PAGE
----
Warren Weaver

Connecting Physics to Chemistry and Biology

The RF officially incorporated the natural sciences into its slate of interests in its 1928 reorganization. The new Division of Natural Sciences, directed by mathematician Warren Weaver, continued extensive investment in physics, particularly as the techniques of physics could be applied to the life sciences. In Europe, Foundation-supported biophysics programs included grants to Oxford University, the University of Stockholm, and Utrecht University, as well as the Universities of Uppsala and Copenhagen. In North America major grantees included McGill University in Canada, Columbia University, the University of Michigan, and the University of Chicago.

Biologically oriented physics projects included the effects of radiation on living matter, processes of nerve conduction, a study of the movements of brain and heart waves, and spectroscopic approaches to understanding atomic energy. As science became, in the words of RF President Raymond Fosdick, the study of “smaller and smaller units of nature,” the Foundation was particularly interested in radioactive tracer isotopes, a technique invented by George de Hevesy at Stockholm with IEB support and continued with the Foundation’s support in both Stockholm and Copenhagen, where Hevesy collaborated with Bohr.The Rockefeller Foundation, Annual Report 1939 (New York: The Rockefeller Foundation, 1939) 35.

Classroom Equipment at the Institute for Theoretical Physics, University of Copenhagen

Technological Breakthroughs: Ultracentrifuges, Electron Microscopes, and Cyclotrons

Warren Weaver believed that the new tools that enabled the “drive toward smallness” essentially involved three basic activities: separation, identification, and seeing.Warren Weaver, A Quarter Century in the Natural Sciences (New York: The Rockefeller Foundation, 1958) 37. The research the Foundation supported in the mid-twentieth century depended on the development of new devices such as the ultracentrifuge (a powerful separator of colloid proteins), the electron microscope (which enables particles to be viewed at the molecular level), and the cyclotron. A cyclotron is a particle accelerator that separates matter at the atomic level by spinning it along a spiral path by using static and variable magnetic fields. The Foundation funded the work of Leó Szilárd, who invented the cyclotron, and eventually supported the construction and installation of several cyclotrons in the US and Europe. Its biggest single contribution, totaling more than $3 million, helped construct the massive and unprecedented 200-inch cyclotron at the University of California, Berkeley in 1939. While initially developed for biomedical purposes, the Berkeley cyclotron achieved unexpected notoriety when it demonstrated how Uranium 235 could be separated to produce sufficient material for an atomic bomb.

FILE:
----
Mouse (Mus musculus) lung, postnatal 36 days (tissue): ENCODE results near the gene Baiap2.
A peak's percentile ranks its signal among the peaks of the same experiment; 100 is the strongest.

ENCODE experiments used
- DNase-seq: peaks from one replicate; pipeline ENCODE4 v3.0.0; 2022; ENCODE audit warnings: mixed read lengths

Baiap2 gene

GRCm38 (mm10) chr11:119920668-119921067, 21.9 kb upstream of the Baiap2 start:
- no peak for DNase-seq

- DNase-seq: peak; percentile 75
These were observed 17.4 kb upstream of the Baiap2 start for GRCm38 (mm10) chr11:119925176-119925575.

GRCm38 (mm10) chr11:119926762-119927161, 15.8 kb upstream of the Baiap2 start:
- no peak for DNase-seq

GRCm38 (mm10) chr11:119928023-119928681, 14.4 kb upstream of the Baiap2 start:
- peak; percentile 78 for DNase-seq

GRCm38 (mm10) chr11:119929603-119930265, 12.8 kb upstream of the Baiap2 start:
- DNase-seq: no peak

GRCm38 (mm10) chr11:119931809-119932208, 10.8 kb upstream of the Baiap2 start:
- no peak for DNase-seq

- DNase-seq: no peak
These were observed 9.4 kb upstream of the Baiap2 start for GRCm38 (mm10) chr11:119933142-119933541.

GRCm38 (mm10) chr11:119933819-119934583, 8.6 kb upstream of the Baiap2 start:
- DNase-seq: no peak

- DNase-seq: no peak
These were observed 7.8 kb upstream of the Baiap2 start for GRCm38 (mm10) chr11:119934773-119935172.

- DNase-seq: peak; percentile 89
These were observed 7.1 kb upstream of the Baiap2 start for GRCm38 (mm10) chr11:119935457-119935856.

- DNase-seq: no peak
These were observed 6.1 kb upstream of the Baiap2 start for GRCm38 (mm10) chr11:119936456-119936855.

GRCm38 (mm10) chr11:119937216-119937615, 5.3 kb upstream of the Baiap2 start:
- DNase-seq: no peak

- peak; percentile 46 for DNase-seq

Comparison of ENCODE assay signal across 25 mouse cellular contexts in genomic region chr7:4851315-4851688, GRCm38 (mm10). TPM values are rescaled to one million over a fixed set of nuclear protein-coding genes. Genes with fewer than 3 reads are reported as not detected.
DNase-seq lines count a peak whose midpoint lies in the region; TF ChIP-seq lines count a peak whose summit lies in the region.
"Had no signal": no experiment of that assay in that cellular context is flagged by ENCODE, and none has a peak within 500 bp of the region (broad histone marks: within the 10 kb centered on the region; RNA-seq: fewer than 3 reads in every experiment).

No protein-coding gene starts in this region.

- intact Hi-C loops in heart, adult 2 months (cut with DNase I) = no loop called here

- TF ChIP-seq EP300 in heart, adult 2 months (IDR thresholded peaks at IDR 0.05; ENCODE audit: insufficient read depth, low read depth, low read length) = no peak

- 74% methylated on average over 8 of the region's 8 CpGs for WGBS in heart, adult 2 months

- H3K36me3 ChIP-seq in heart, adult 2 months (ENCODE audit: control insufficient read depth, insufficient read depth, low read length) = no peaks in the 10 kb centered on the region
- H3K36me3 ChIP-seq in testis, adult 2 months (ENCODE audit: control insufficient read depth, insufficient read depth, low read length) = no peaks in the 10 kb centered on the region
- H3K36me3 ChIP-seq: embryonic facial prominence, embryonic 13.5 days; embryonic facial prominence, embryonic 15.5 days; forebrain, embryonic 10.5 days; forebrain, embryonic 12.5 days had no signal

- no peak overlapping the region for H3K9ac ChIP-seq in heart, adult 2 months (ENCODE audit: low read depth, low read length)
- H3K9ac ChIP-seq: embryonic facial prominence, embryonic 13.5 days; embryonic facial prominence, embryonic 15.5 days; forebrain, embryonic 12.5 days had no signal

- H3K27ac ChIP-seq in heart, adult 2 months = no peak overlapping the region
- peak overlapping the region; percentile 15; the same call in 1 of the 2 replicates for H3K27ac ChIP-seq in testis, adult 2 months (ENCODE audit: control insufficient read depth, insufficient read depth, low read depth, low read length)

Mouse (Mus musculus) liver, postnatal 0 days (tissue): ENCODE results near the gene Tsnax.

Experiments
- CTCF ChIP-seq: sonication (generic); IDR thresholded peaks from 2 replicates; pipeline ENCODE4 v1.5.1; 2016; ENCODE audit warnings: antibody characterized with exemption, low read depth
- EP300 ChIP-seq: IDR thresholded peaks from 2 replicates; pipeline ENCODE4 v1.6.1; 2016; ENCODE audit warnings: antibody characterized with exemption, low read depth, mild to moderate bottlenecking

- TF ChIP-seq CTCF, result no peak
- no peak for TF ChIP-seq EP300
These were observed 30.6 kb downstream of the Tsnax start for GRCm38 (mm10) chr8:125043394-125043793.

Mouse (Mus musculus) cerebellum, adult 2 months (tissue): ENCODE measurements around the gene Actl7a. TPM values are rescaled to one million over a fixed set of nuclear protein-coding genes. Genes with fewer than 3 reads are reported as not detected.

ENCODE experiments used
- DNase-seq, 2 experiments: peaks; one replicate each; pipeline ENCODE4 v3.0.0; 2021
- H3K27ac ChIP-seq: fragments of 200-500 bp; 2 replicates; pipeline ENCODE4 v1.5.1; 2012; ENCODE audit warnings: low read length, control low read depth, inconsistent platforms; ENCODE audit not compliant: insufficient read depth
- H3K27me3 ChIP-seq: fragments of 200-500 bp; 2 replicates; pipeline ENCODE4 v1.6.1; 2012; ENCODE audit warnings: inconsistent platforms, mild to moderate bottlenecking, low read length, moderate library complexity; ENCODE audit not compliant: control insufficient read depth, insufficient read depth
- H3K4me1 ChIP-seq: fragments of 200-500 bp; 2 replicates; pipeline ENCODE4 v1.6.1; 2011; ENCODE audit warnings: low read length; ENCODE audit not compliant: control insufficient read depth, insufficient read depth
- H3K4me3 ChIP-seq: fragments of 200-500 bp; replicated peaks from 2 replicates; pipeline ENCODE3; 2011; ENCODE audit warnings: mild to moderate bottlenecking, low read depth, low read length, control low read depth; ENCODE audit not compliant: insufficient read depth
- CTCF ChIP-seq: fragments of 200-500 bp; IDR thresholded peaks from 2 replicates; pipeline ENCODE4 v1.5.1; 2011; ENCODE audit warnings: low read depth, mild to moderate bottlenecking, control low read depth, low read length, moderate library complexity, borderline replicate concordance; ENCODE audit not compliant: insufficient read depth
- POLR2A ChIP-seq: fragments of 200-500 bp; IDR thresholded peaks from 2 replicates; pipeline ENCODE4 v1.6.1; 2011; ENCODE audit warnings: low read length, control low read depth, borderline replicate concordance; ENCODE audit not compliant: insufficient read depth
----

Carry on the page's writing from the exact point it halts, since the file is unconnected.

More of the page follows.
Supreme Questions

Cyclotron at Lawrence Radiation Laboratory, University of California, 1942

The destruction caused by World War II, including the contribution of Foundation-funded physics to the development of the atomic bomb, left the RF wary of “pure” research science in the war’s aftermath. The war raised questions of use, values, and moral responsibility that could not be addressed by science itself. Moreover, the war revealed the limitations of scientific objectivity, heightening the Foundation staff and leadership’s awareness that science could easily be manipulated by politics. In the postwar era, the Foundation moved away from funding experimental physics, in part because it had learned it could not control its applications. “In the supreme question which faces our generation,” wrote RF President Raymond Fosdick, “physics and chemistry and engineering have no answers for us.”The Rockefeller Foundation, Annual Report 1947 (New York: The Rockefeller Foundation, 1947) 9.

The Foundation responded to the advent of the atomic bomb by asking the Division of Social Sciences to convene top atomic scientists to consider the peacetime uses of atomic energy and its potential benefits and hazards. It also underwrote a series of public opinion surveys on atomic energy administered by Cornell University. The postwar boom in military, industrial, and government support for scientific research enabled the Foundation to withdraw from its leading role in funding basic research. Beginning in the 1940s, the RF concentrated its science funding on plant breeding and crop science, mobilizing that knowledge toward the goal of eradicating hunger by taking on problems of food security in developing nations through a comprehensive agriculture initiative.


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The Rockefeller Archive Center originally published this content in 2013 as part of an online exhibit called 100 Years: The Rockefeller Foundation (later retitled The Rockefeller Foundation. A Digital History). It was migrated to its current home on RE:source in 2022.


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Director of Research & Education, Rockefeller Archive Center